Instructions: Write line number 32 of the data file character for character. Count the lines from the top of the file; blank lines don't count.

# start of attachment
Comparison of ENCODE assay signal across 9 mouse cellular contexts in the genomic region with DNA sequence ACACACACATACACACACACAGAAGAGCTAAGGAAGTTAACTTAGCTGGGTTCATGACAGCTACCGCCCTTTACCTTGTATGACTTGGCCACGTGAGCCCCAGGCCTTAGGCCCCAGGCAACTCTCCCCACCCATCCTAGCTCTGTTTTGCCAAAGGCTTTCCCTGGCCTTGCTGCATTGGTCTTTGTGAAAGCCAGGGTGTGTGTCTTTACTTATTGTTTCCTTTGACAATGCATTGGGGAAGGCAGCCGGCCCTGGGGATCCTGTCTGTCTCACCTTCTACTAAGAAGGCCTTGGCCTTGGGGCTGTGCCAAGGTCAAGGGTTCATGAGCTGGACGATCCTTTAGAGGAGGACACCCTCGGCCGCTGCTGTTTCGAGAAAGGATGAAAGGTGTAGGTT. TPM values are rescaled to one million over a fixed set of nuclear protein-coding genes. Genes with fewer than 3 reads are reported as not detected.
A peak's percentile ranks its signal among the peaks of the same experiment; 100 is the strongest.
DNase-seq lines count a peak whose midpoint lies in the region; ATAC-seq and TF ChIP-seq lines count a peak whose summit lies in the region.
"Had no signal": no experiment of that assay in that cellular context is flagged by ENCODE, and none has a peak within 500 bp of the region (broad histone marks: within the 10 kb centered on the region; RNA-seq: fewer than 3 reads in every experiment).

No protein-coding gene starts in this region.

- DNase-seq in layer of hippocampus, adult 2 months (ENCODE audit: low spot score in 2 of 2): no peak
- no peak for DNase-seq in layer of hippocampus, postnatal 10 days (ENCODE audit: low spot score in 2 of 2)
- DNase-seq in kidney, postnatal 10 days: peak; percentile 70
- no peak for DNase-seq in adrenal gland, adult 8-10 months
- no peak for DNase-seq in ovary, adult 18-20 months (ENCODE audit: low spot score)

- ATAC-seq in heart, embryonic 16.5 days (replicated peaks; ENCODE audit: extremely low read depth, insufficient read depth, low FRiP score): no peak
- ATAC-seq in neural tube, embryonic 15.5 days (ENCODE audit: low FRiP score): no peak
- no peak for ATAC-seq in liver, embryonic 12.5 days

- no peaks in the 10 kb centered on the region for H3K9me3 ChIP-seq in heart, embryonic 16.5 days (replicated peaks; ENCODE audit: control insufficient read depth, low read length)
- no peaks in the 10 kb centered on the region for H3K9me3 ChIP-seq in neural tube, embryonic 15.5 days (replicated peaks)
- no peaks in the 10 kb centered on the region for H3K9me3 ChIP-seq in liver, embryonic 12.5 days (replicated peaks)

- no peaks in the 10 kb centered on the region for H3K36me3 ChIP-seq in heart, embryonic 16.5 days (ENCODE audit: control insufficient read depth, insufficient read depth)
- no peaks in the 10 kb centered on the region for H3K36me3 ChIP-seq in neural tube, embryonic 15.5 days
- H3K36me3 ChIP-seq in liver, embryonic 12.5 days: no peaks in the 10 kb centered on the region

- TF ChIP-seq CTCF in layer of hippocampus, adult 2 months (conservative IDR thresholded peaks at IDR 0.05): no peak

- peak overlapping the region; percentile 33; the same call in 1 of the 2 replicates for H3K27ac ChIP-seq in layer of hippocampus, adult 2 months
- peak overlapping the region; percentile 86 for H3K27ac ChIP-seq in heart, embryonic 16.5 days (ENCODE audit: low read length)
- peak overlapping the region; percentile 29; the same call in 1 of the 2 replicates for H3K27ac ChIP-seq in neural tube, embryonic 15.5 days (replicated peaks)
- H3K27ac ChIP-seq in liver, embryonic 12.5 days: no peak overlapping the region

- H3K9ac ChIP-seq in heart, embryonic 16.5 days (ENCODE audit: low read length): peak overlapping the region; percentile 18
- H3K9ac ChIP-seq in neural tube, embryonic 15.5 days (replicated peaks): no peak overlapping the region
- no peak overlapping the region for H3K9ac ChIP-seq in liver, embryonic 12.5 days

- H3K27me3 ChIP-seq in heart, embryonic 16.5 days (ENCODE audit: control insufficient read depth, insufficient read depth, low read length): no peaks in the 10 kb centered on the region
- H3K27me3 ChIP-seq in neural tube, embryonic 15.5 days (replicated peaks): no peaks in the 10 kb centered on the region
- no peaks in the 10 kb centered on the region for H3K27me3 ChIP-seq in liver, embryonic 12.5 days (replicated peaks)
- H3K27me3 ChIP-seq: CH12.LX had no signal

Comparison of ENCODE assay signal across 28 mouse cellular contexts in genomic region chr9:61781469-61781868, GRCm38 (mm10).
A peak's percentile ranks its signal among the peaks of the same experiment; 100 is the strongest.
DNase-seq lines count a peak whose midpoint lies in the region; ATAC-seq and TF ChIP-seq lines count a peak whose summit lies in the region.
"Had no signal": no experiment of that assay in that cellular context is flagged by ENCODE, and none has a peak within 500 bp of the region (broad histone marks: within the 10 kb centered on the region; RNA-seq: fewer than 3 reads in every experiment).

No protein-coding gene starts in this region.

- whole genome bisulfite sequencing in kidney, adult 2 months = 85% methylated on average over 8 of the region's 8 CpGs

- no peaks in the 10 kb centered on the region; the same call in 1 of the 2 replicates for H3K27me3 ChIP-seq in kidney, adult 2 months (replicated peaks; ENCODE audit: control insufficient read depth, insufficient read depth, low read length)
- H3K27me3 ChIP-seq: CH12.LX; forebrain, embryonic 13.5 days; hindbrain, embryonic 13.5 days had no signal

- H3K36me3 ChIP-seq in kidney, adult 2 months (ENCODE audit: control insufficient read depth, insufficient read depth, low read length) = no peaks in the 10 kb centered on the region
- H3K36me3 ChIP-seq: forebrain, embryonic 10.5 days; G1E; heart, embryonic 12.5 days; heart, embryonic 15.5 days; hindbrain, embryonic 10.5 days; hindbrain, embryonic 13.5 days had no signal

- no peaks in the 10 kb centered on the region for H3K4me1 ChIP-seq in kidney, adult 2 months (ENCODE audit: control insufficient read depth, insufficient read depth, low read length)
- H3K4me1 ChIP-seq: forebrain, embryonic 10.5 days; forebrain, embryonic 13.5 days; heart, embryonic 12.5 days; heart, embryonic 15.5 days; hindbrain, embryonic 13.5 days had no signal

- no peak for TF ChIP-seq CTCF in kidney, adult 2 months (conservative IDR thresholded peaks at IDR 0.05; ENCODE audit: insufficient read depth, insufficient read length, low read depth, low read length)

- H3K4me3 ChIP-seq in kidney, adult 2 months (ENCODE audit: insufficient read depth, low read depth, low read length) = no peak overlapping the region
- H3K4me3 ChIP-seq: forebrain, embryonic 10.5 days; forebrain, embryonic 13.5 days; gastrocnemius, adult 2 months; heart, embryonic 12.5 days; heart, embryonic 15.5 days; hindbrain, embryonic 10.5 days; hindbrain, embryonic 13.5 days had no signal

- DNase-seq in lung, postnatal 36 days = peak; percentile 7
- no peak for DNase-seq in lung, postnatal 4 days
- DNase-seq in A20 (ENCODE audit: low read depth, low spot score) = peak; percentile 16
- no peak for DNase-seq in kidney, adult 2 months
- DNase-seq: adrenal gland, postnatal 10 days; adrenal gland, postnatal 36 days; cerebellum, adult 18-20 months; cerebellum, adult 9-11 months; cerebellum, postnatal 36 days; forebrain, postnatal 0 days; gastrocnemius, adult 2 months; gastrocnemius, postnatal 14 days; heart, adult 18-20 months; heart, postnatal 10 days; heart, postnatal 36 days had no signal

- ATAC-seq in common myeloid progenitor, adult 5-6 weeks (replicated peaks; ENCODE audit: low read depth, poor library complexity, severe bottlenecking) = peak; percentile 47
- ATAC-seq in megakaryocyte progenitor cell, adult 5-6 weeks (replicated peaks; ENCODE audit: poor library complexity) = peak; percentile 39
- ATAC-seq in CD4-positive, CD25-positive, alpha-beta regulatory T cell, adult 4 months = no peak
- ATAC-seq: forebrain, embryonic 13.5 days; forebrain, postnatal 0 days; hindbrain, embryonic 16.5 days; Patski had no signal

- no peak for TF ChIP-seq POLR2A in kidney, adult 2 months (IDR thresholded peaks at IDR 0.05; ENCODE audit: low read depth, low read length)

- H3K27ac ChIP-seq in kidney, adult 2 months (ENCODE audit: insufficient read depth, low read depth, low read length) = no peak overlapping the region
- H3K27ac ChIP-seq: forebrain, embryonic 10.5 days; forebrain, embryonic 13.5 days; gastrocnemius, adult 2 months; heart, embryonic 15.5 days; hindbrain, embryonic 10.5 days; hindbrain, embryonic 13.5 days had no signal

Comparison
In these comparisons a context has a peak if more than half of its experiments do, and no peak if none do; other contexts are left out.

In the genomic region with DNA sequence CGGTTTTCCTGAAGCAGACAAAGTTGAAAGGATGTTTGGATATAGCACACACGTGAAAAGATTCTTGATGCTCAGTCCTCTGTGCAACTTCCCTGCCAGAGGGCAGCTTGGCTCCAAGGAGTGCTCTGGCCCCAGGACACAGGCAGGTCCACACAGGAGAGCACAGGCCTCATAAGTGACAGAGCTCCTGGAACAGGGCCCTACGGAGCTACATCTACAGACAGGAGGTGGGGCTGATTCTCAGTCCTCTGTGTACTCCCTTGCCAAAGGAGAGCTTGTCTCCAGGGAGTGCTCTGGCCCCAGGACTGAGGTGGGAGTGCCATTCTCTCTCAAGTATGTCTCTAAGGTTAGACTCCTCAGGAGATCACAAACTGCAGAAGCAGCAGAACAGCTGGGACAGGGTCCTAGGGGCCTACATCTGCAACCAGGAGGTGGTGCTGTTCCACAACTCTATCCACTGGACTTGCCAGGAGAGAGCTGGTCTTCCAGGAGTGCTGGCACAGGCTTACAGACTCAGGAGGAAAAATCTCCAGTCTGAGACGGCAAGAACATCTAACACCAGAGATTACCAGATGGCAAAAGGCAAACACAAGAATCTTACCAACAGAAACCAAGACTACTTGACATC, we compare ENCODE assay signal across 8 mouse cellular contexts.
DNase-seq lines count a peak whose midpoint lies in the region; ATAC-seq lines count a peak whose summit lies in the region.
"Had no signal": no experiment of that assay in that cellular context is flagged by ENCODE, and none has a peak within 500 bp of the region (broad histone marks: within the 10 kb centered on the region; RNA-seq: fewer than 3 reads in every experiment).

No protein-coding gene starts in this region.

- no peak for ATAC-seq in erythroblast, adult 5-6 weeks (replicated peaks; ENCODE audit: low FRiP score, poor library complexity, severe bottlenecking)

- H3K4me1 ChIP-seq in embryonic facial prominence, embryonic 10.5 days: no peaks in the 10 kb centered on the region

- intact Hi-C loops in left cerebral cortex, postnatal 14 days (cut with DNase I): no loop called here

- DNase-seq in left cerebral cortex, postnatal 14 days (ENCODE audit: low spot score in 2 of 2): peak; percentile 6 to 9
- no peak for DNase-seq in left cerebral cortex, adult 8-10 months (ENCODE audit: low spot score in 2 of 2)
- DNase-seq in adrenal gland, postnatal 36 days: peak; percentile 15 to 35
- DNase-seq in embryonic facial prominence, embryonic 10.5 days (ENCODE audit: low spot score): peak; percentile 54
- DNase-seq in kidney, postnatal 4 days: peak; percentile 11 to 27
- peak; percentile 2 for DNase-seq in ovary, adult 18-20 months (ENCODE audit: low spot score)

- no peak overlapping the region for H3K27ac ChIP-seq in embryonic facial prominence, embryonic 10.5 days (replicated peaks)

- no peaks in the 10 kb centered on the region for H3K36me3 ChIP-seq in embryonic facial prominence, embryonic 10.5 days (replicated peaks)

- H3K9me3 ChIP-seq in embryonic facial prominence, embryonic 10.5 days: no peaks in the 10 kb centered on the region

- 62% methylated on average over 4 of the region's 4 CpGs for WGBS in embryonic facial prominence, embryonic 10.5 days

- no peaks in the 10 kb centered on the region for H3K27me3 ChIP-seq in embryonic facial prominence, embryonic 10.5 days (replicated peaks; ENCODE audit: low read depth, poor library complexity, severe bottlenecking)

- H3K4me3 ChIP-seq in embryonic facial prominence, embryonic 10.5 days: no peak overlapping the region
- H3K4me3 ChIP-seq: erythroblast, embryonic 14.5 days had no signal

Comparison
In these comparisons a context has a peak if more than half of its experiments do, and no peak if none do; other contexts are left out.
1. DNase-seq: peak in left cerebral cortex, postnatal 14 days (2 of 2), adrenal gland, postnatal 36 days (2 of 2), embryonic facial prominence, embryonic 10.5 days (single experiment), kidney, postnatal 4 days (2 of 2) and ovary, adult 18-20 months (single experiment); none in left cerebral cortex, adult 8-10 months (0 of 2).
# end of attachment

Comparison of ENCODE assay signal across 28 mouse cellular contexts in genomic region chr9:61781469-61781868, GRCm38 (mm10).